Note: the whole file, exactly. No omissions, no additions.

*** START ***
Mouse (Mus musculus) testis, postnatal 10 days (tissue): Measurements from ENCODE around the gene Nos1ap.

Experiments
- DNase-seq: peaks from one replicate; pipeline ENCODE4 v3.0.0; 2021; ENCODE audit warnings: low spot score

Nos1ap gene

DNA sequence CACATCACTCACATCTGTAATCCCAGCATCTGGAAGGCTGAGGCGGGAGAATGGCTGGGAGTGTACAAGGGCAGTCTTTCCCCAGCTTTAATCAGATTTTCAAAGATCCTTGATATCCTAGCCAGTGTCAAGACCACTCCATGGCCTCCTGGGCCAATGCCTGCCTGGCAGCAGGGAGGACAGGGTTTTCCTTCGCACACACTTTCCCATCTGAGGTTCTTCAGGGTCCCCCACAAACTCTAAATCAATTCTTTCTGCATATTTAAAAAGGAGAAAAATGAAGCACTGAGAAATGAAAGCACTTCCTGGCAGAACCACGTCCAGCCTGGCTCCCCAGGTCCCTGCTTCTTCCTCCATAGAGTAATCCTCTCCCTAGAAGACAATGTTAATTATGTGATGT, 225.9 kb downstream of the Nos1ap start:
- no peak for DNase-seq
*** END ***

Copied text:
Mouse (Mus musculus) testis, postnatal 10 days (tissue): Measurements from ENCODE around the gene Nos1ap.

Experiments
- DNase-seq: peaks from one replicate; pipeline ENCODE4 v3.0.0; 2021; ENCODE audit warnings: low spot score

Nos1ap gene

DNA sequence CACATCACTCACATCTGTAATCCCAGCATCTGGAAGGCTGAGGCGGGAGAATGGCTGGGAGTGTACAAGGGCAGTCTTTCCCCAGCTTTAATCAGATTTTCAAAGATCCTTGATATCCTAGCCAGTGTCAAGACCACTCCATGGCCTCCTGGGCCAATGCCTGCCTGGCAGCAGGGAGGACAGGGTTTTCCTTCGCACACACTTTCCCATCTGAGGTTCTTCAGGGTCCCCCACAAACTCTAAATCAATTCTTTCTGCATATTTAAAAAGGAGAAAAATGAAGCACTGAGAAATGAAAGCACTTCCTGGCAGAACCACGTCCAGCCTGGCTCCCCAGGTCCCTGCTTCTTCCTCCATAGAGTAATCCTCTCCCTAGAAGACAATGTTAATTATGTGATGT, 225.9 kb downstream of the Nos1ap start:
- no peak for DNase-seq